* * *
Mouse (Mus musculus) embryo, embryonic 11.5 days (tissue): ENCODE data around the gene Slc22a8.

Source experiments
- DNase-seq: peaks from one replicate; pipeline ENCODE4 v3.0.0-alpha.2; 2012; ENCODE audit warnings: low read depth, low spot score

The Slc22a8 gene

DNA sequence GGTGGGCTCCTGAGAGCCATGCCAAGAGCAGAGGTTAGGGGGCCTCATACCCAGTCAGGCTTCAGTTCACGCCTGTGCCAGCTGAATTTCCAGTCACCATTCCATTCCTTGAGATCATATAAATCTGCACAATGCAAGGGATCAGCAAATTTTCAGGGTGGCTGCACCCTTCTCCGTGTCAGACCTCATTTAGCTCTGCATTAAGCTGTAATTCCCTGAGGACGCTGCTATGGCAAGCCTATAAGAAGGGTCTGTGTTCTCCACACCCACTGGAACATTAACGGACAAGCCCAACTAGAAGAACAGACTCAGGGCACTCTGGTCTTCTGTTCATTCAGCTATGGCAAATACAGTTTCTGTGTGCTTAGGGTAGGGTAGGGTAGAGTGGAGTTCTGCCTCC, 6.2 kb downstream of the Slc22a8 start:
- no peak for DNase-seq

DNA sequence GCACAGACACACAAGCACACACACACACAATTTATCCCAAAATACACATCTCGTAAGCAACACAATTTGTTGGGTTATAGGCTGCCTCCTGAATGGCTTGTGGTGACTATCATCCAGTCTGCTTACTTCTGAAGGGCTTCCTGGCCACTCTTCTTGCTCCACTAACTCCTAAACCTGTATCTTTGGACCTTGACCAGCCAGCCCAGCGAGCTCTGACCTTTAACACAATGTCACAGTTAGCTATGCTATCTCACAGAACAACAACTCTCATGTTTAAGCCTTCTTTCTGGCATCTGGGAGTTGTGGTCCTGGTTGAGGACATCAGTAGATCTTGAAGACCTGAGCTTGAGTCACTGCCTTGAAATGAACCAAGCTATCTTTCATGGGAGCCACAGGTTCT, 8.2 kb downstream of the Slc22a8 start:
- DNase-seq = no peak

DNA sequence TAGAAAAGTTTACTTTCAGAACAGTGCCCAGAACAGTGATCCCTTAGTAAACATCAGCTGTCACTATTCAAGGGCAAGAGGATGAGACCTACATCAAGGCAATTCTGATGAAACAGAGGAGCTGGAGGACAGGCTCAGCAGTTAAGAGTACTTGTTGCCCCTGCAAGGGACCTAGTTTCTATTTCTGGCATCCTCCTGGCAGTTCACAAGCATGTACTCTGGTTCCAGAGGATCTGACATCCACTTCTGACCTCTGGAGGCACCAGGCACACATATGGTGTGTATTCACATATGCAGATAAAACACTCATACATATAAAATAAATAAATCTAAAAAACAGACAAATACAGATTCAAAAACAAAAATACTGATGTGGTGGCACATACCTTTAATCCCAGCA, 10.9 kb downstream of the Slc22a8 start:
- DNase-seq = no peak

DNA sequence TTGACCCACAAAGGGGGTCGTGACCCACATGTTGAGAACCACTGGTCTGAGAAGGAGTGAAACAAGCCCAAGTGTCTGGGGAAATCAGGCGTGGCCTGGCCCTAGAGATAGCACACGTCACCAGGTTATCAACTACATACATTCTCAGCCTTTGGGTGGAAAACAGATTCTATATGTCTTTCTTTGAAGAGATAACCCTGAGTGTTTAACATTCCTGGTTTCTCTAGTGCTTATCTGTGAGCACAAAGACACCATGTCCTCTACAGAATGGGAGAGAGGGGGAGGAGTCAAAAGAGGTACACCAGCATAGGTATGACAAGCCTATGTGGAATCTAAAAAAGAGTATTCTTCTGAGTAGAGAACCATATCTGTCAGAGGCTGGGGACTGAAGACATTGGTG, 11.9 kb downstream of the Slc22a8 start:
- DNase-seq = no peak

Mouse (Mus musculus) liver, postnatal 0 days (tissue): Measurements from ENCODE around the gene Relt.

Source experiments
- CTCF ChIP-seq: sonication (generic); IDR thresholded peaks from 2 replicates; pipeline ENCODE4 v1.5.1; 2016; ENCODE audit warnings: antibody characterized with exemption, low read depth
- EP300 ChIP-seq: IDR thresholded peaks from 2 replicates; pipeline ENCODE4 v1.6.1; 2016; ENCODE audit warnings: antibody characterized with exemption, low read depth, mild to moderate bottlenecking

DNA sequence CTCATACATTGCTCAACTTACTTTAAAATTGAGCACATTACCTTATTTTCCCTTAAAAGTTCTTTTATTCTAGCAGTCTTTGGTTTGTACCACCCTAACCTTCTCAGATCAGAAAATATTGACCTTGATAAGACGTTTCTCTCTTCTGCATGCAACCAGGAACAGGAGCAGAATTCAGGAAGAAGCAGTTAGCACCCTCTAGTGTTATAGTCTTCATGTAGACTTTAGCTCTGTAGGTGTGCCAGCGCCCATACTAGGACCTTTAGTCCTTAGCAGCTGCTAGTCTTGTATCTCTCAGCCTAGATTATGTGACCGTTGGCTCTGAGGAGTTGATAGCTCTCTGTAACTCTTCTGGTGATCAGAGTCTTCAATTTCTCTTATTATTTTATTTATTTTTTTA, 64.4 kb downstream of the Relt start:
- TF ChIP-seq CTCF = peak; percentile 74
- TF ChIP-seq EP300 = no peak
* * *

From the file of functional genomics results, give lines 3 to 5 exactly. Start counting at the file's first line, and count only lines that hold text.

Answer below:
- DNase-seq: peaks from one replicate; pipeline ENCODE4 v3.0.0-alpha.2; 2012; ENCODE audit warnings: low read depth, low spot score

The Slc22a8 gene

DNA sequence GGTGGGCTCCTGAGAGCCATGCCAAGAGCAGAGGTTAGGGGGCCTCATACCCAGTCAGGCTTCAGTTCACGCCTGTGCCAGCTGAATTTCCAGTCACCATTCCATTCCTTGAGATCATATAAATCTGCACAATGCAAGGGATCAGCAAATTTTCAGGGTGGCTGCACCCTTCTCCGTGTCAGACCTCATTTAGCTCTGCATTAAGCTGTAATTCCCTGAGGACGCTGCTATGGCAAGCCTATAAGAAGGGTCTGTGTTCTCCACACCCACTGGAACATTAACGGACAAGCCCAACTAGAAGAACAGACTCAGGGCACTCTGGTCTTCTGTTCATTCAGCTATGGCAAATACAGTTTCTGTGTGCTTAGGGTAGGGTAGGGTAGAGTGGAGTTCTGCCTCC, 6.2 kb downstream of the Slc22a8 start: